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Re: Questions on cross-platform development...

> Thanks everyone who responded.


> Also, Qt does not do Mac.  But that platform is dying anyway. ;-)

On the contrary, with OS X and the BSD core, it may actualy be easier to
port to the Mac than to Windows! :-)

We might see a resurgence yet.

> I've heard abt the C++ mangling too.  If memory serves me right... you
> have to run your code thorugh a pre-processor or something to mangle it
> before it can be compiled.  Arun, any input?

Another poster replied saying that he thought it worked fine... but I have
an instinctive and irrational dislike for stuff that's non-standards
compliant... unless it's very very good.

> > BTW, the only other cross-platform GUI that comes to mind is AWT/Swing.
> > that means you have to buy into the whole Sun Java wet-dream...
> Java might not be an option.  Too bloated, slow and feature-less.

You might want to reconsider. You haven't told us what you're doing but
unless it's simulating the weather or a port of Quake it may be fast enough.

Too bloated, -> OK, it is.

slow -> Not *that* slow

and feature-less. -> again depends on what you're doing...(so tell us

Again without actuall info on what you're doing I can only guess at possible
solutions, but you might want to check out Perl (as some one else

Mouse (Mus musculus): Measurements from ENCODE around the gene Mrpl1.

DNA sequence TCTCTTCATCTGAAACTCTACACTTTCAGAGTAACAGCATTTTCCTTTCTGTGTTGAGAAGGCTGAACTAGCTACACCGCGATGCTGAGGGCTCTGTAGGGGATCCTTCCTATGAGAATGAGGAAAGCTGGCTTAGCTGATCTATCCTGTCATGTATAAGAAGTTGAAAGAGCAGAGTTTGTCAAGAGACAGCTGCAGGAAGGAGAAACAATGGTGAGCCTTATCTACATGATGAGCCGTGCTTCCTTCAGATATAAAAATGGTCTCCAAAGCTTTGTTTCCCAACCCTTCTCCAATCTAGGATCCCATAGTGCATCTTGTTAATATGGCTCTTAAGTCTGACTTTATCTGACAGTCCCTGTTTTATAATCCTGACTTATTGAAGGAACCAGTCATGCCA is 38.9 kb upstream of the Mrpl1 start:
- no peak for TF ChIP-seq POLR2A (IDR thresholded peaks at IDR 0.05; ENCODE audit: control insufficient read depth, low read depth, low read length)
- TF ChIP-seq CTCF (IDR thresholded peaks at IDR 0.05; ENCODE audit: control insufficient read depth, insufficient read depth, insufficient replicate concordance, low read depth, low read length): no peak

suggested), Python (which can be compiled, I think) or rethink Java.

Real life example, Vignette's presentation layer (and maybe some of the
internals) run on Java. It's very spiffy and runs quite fast...

> > GTK is being worked on as well, but it's been a while since I looked it
> I've looked at that.  It is basically porting GTK+ to Win.  No promises
> are being made by the porter.

Damn. I quite like it.

Here's the three choices before you...

1) You can go for a cross-platform thingy like Java or Perl and save
yourself a lot of work. You lose some performace, but the gains may be worth

2) You could go for a cross platform windowing kit, but you'll still
probably have to port the application code. Displaying shiny widgets isn't
all that a program's supposed to do.

3) Design you program from the ground up to be easily portable with a clear
seperation between presentation and application logic. Then develop for each
platform you're interested in. Lot's of work and tedious code writing, but
if the design's clean, it may actually end up being the best solution.

Best of luck and do tell us what you finally pick. This is something I
expect to face someday too...